When are private student loans not worth it?

While private student loans are an excellent financial option to help you cover your school-related expenses, they shouldn't be your first choice.

"Students should never consider private student loans until they've first completed the FAFSA and reviewed the financial aid for which they are eligible," says McAlister. "At that point, they can consider taking out a private student loan but should only borrow the minimum amount necessary to cover the remainder of their costs."

As with any loan, you must pay interest on the amount you borrow, so McAlister's call to minimize borrowing is imperative. While repayment may seem to exist in the distant future, when you're likely to enjoy higher earnings post-graduation, it's still wise to prepare for the future. As such, compare rates and terms from multiple lenders to help ensure your loan's affordability over time. Use the below table to easily compare multiple lenders in one location.

When is it worth combining private and federal student loans?

According to Chanin, "Sometimes combining or consolidating loans can make sense. For example, it can be hard to stay on top of multiple loans with multiple servicers. To streamline the process, it may be worthwhile to combine them into a single loan and make one monthly payment."

Remember, you can't refinance federal student loans through the government, only with a private lender. Doing so should be done cautiously, as you'll lose federal protections and benefits, including income-driven repayment plans and student loan forgiveness in the public sector. But in certain situations, it may be worth considering.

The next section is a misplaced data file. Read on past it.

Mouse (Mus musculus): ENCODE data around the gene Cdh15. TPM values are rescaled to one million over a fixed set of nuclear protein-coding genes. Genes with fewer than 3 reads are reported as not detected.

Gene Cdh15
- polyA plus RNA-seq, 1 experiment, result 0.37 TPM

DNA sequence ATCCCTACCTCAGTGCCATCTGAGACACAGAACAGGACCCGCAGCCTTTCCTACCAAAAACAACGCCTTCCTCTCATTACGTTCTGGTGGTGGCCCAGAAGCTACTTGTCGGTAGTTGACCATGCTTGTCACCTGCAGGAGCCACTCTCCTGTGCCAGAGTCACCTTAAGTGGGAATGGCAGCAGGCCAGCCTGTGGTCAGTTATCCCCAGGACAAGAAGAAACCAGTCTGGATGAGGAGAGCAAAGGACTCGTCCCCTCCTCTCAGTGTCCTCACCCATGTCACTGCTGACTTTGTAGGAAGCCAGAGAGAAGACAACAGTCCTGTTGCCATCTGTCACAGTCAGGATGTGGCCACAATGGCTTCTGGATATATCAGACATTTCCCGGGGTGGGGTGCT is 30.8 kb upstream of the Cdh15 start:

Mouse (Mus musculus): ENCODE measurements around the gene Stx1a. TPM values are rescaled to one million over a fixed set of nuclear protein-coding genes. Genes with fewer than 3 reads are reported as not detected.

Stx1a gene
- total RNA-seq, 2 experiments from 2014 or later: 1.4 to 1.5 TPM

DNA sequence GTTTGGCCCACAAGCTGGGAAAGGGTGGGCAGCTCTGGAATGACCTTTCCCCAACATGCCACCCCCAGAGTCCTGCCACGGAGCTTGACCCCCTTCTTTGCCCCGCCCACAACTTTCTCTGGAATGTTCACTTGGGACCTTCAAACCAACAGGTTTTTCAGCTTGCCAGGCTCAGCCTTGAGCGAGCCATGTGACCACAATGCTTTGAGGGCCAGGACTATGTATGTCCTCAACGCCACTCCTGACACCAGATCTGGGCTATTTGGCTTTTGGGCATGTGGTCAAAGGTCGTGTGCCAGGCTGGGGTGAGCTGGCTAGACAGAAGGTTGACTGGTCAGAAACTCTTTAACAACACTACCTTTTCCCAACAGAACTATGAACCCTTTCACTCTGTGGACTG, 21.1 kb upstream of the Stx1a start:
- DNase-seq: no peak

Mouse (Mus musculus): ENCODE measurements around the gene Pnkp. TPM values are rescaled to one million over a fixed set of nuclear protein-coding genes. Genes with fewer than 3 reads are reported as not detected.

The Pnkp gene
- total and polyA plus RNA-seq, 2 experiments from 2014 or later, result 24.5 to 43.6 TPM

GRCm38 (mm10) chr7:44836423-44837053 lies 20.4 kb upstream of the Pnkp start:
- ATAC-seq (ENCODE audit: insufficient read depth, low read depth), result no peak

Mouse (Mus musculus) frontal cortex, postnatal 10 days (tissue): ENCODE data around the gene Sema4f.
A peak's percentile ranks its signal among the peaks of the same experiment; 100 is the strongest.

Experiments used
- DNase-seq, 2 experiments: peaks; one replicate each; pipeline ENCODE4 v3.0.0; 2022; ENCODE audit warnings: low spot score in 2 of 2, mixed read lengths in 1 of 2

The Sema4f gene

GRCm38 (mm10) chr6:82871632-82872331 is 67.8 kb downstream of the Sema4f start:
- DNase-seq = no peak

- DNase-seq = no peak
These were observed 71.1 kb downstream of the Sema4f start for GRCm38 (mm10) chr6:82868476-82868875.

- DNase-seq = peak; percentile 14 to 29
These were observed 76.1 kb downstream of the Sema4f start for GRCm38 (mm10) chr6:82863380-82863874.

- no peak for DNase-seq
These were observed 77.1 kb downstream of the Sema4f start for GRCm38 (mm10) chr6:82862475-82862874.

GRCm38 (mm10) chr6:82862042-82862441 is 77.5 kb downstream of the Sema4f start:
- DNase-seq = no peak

"If the private loan has a high interest rate, refinancing it could yield a lower rate, potentially saving money over the life of the loan," says Chanin. "If the monthly payments are too big to handle, combining loans and extending the life of the loan can lower those monthly payments, although you'll be paying more in interest over time. The downside is that with refinancing, you may lose certain borrower protections offered by federal loans, so be sure, as always, to read the fine print."

Check your student loan refinancing options here to learn more.

The bottom line

If you need financial assistance to pay for college expenses not covered by your federal financial aid, private student loans are a beneficial option worth considering. It's also wise to consider non-profit lenders as well. 

"Students and families should determine whether their home state or the state where the college is located has a state nonprofit lender," says McAlister. "Nonprofit lenders often offer significantly lower interest rates than the for-profit private student loan companies and, in some cases, their rates are lower than the rates on Federal loans."

Comparing multiple online lenders can help you identify the best private loan option for you. No matter what type of loan you choose, take steps to avoid the type of crippling student loan debt that can plague you in the years ahead.